Recruitment has transformed rapidly, but some insights remain timeless. We mined the slush pile at the quote farm, unearthing some untarnished gems from which the most cynical can’t help but draw wisdom.
The hiring process is a different beast whether you’re a recruiter, a hiring manager, or a candidate. While the ultimate goal is to match the right candidate to the right job, sometimes the procedural challenges offer the most valuable insights for the future. TA professionals lean on past leadership to improve recruitment today. That’s why we’ve gathered quotes from accomplished entrepreneurs and business leaders that will challenge your perceptions of recruiting, and give you that much-needed kick in the ass.
On Candidate Experience
“Understand your candidates and why they’re making job changes. People leave people, not companies, Make sure you’re giving them something they’re excited to come to.” — Robin Mee, President and Founder of Mee Derby
If we truly believe that people are the core of HR, then creating the best possible candidate experience should be a no-brainer. In an era where company reviews on sites like Glassdoor are widely accessible to prospective applicants, organizations cannot afford to ignore the importance of a positive first impression. Today’s companies are increasingly aware of how candidates view them, not just as potential employers, but on their social initiatives, and even how they write open job descriptions.
On Employer Branding
“Engagement has to be human, because people trust people more than brands. Our employees are the ones who personify Shell.” — Ana Alonso, Global Marketing Head at Shell
A company’s reputation as an employer is hugely important to candidates. Today’s job seekers have greater access to company information than ever before, with 75 percent considering an employer’s brand before even applying for a job. Company fit and culture are moving into the top considerations for candidates who value connections with people more than with a brand. Employers wanting to attract the right candidates should focus on building an internal culture that supports these relationships.
On Hiring the Right Person (or People)
“When you’re in a startup, the first ten people will determine whether the company succeeds or not. Each is ten percent of the company. So why wouldn’t you take as much time as necessary to find all the A players? If three were not so great, why would you want a company where 30 percent of your people are not so great? A small company depends on great people much more than a big company does.” — Steve Jobs, Co-Founder of Apple
“If we weren’t still hiring great people and pushing ahead at full speed, it would be easy to fall behind and become some mediocre company.” — Bill Gates, Co-Founder of Microsoft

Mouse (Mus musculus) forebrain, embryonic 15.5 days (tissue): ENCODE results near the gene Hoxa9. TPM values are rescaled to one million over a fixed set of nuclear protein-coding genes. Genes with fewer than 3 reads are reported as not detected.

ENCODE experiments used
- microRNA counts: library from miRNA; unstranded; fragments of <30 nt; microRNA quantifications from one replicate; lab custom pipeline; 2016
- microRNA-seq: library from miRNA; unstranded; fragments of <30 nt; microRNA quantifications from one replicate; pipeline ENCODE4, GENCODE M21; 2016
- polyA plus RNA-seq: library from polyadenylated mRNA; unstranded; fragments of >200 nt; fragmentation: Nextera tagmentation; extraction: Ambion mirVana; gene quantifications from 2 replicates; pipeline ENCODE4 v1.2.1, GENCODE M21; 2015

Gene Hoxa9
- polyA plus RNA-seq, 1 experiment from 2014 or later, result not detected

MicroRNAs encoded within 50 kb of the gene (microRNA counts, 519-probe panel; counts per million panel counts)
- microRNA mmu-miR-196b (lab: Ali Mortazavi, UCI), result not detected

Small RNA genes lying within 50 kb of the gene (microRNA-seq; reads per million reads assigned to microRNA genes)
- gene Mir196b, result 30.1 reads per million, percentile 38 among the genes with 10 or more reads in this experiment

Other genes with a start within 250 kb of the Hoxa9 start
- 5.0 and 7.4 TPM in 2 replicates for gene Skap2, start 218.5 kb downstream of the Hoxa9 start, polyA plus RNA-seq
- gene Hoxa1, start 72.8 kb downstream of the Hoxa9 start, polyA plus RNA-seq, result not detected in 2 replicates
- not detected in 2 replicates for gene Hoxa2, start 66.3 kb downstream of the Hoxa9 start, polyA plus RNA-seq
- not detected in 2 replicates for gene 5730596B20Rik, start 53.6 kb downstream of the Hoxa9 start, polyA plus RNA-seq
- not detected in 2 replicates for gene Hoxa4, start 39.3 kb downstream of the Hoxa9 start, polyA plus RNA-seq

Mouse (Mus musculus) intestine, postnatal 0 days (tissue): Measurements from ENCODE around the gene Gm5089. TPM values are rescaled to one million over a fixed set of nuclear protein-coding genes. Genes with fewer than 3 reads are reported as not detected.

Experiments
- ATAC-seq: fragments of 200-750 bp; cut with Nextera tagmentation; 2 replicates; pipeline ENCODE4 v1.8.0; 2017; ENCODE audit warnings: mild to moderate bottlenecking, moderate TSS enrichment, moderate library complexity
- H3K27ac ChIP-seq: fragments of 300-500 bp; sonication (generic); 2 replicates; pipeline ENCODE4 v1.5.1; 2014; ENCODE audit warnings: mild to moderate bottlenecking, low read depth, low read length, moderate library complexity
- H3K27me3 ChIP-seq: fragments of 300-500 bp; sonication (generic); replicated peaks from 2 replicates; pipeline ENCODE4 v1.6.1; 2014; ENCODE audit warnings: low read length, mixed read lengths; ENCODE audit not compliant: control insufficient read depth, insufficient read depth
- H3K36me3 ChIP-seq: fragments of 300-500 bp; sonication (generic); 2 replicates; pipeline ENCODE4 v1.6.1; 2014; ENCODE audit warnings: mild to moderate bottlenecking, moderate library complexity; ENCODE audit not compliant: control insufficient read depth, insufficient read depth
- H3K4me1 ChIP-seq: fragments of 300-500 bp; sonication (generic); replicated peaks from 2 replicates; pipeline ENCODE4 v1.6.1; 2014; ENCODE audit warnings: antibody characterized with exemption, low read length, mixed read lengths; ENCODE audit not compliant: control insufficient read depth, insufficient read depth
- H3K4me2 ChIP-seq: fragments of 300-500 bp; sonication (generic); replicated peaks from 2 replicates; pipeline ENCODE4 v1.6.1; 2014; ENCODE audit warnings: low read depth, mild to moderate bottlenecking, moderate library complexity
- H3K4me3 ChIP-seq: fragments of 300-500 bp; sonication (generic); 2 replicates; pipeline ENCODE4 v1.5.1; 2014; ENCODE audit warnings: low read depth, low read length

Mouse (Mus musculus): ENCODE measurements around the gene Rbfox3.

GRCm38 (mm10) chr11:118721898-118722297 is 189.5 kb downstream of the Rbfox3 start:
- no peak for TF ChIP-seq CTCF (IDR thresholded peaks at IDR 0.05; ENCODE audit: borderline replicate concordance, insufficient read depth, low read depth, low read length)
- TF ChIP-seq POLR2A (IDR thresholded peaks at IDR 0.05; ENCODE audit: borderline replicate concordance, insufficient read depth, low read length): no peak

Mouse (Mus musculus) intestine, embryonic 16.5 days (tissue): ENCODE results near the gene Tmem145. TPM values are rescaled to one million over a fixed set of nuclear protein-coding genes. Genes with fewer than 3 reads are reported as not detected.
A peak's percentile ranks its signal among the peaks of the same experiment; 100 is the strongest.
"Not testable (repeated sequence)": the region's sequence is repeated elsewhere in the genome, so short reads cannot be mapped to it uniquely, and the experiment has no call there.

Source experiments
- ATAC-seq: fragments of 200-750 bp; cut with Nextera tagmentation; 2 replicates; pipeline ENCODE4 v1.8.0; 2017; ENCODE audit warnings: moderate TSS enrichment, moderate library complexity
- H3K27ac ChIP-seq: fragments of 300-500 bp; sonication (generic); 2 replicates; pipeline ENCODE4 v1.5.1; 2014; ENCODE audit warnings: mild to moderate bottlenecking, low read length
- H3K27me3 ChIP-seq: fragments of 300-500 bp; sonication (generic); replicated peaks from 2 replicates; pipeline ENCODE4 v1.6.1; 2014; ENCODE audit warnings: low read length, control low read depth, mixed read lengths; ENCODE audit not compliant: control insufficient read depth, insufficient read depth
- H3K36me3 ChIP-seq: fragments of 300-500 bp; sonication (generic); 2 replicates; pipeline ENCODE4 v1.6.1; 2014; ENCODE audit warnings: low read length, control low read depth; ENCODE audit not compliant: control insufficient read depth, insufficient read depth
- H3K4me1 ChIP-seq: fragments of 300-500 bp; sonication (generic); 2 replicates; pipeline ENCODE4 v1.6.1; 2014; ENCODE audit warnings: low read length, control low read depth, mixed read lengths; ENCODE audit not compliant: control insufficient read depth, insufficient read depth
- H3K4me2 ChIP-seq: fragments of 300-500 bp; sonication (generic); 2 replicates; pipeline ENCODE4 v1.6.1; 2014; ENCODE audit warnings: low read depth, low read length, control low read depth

Steve Jobs may be right about one thing. True, individuals have more impact at startups, but that doesn’t mean they are less influential at larger companies. While we would be hard-pressed to argue with the man who built a successful multinational tech firm, Microsoft’s equally savvy tech mogul makes a strong counterpoint – that maintaining great hires is crucial to an organization’s growth. The takeaway: hiring top-quality talent starts in a company’s infancy, and if done correctly, will carry things into maturity.
“The only thing worse than training your employees and having them leave is not training them and having them stay.” — Henry Ford, Founder of Ford Motor Company
Onboarding rarely goes beyond the typical welcome packets, employee handbooks, and payroll forms for many recent hires. And while no organization wants to suffer the financial cost of losing a freshly trained worker, this quote from Henry Ford argues that companies who don’t invest in employee training risk greater loss. The future workforce will need a balance of technological, social and emotional, and higher cognitive skills, and many of these will require occasional honing. To that end, it behooves companies to initiate skill workshops, training seminars, and other exercises to maintain a high level of employee performance.
On Team Building
“The best teamwork comes from men [and women] who are working independently toward one goal in unison.” — James Cash Penney, Founder of JC Penney
The founder of JC Penney opened his first store in 1902, and over the course of his life grew it into a $12B organization with 850 stores across the US. Feats like this are only possible with a united team working towards a common goal, where every person understands how his or her role is instrumental in achieving success. Expectations on an individual level demonstrate to employees how every team function aligns with the greater company mission. This not only establishes a value-add for all tasks, but instills a sense of purpose among the entire team.
“Many think of management as cutting deals and laying people off and hiring people and buying and selling companies. That’s not management, that’s deal making. Management is the opportunity to help people become better people. Practiced that way, it’s a magnificent profession” – Clayton M. Christensen, HBS Professor & Disruptive Innovation Expert
It can be difficult to know exactly what happens behind the closed doors of corner offices as recruiters fight in the trenches for the next great hire, but as this quote from Clayton Christensen suggests, the function of management is to provide support and mentorship to employees. Great managers identify potential, maintain a pulse on company health, and empower employees to reach their goals. Companies can only grow as fast as the people who run them, from managers to executives.